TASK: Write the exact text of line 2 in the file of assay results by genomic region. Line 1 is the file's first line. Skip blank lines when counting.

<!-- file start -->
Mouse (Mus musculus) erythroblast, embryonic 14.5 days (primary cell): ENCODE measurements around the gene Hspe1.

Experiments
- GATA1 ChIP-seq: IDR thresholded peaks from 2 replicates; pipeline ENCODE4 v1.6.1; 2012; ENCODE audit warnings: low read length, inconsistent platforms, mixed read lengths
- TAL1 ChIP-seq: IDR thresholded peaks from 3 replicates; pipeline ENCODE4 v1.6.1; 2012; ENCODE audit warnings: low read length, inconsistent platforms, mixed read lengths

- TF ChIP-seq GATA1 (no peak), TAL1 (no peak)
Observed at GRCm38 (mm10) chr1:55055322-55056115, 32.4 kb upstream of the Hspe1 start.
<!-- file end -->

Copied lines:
Experiments